62. To be grouped with each other as *STS affiliates under paragraph 328-380(1)(c) it is necessary that each entity is the *STS affiliate of the other. A franchisee and a franchisor will therefore not be grouped under that provision where only one of those entities is the *STS affiliate of the other. Whether a franchisee acts in concert with the franchisor in the conduct of the franchisee's business, or whether a franchisor's business is conducted in concert with a franchisee will in each case depend on the nature of the franchise agreements between the two parties and any other relevant factors such as those described in the table at paragraph 65.

Determining if two entities are acting in concert

63. The following table describes some factors that are relevant to determining whether the potential *STS affiliate's business has the required degree of dependence and/or connection with the other entity's business.

64. Under the *STS affiliate definition it is sufficient if the potential *STS affiliate's business has the required degree of connection with or dependence on the other entity's business. It is not necessary for the other entity's business to also have a substantial degree of connection with, or dependence on, the potential *STS affiliate's business.

65. No factor is decisive, nor does each one necessarily have to be given the same weight. Rather, determining whether the potential *STS affiliate is acting in concert with the entity in relation to the business affairs of the former will be a matter of overall impression. Nonetheless, factors (G) to (I) inclusive will not be sufficient in themselves, to conclude that two entities are relevantly acting in concert with each other.

Factor 'for' there being a substantial connection 'against' there being a substantial connection
A. Nature and extent of commercial dealings between the two entities Goods and/or services supplied by the potential *STS affiliate to the other entity account for a large percentage of the potential *STS affiliate's business and/or a large proportion of its income. No supplies or a low level of supplies from the potential *STS affiliate to the other entity.
B. Common resources, facilities or services The two entities share a number of facilities or services necessary for the operation of the businesses. For example, the entities share business premises, or staff, or management and accounting services, or income producing assets. The more facilities or resources that are shared, the stronger the indication that the two businesses have a substantial connection. The two entities share no or few common resources and operate from separate business premises, use different assets, employ different staff, are managed by different individuals and/or use different accounting services.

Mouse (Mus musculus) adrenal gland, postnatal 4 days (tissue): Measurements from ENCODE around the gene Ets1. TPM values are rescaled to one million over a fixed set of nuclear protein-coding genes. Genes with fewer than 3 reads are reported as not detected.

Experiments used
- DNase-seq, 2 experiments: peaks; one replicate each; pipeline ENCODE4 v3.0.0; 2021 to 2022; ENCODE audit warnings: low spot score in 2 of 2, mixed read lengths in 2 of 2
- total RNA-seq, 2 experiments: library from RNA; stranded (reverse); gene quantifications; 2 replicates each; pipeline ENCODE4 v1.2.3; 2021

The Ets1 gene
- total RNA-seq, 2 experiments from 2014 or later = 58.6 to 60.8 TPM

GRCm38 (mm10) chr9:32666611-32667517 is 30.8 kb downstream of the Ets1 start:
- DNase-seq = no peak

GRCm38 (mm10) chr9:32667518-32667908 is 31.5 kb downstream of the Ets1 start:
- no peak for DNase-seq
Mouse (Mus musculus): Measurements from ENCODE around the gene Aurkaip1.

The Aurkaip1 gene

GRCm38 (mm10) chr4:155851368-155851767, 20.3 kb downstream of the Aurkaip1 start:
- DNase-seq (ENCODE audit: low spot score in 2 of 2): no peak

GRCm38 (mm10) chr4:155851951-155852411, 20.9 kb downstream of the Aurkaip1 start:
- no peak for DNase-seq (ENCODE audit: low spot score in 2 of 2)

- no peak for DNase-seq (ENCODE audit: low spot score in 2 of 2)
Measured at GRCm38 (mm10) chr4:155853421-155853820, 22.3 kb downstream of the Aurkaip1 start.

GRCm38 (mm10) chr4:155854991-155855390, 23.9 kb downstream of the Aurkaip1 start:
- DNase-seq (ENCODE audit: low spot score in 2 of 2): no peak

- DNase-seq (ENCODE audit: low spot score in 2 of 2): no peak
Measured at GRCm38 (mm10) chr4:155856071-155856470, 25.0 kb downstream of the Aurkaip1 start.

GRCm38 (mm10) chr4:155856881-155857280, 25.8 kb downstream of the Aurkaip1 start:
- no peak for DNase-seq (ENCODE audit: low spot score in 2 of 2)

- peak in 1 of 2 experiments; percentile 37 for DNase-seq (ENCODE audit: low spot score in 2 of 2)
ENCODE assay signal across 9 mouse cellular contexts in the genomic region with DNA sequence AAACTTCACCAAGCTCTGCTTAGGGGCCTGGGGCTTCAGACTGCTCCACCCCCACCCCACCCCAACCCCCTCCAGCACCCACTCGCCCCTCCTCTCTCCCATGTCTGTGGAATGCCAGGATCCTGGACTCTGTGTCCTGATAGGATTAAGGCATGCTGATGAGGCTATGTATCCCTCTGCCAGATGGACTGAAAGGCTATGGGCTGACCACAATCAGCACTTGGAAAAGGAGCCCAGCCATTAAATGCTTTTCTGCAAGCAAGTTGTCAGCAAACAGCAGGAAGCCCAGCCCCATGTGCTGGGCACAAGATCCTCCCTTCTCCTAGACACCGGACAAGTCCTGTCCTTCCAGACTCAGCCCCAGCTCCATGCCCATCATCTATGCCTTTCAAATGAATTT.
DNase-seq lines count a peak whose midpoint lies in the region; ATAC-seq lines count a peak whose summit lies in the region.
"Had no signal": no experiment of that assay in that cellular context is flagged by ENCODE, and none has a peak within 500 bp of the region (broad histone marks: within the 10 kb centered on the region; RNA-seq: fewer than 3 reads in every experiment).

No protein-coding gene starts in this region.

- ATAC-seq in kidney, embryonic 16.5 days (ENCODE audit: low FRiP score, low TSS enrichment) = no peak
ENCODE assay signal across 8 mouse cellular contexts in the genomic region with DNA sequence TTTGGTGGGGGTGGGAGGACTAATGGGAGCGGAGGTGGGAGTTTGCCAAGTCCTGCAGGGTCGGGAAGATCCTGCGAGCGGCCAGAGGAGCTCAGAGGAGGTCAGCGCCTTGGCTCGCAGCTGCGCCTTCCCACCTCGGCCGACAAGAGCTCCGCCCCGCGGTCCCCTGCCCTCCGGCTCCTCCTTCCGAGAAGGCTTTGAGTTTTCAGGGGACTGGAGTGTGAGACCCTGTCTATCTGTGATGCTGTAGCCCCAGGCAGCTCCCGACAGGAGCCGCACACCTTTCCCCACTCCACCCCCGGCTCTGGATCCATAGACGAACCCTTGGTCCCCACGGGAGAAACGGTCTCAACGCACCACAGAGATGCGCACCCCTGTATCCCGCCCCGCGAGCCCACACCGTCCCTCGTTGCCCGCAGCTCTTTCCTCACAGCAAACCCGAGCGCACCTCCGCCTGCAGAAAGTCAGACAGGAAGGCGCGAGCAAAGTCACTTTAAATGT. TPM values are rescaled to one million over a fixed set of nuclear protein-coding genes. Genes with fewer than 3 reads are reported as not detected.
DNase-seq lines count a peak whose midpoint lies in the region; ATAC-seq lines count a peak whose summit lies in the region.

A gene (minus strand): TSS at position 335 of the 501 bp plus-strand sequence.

C. Involvement in managerial decisions and day to day management The entity actively participates in the potential *STS affiliate's day to day management and/or decision making processes. For example, it actively takes part in meetings of a company's board of directors or a partnership's partners' meetings. The entity plays no part in the management of the potential *STS affiliate's business.
D. Financial interdependencies The potential *STS affiliate is dependant on the other entity for access to loans or guarantees. Alternatively, the two entities could share common banking facilities such as a joint accounts or the same account signatories. The potential *STS affiliate obtains its financial support from other sources. The entities maintain separate banking arrangements.
E. Common flow of profits The profits from the businesses carried on by the two entities are ultimately received by the same entities. The profits from the businesses carried on by the two entities are received by unconnected entities.
F. Common ownership/capital The entities share the same owners, for example the same shareholders. The source of the capital underpinning the two entities is the same. For example, two partnerships sharing the same partners. The ownership or capital backing of the two businesses can be traced to different sources.
G. Shared purchasing of goods or services The two entities coordinate their orders for goods or services. Alternatively, the potential *STS affiliate is under an obligation to order through the other entity. A further alternative is where the entity determines which goods or services the potential *STS affiliate should order and/or orders on its behalf. The two entities purchase goods or services independently of each other.
H. Common customers The entities agree to share a customer's overall business. The entity directs customers to the potential *STS affiliate or uses it to obtain custom. The entities maintain a separate client base. The entities do not seek to pursue marketing opportunities through each other.
I. Similar kind of business The entities provide identical or similar goods or services. The nature of the business carried on by the potential *STS affiliate is inherently different to that of the other entity.

The non-fixed trust control rule

66. Paragraph 328-380(4)(c) provides that an entity will control a trust that is not a *fixed trust where a trustee of the trust is accustomed, or under an obligation (whether formal or informal), or might reasonably be expected, to act in accordance with the directions, instructions or wishes of the entity, its *STS affiliates or the entity together with its *STS affiliates.

Accustomed to act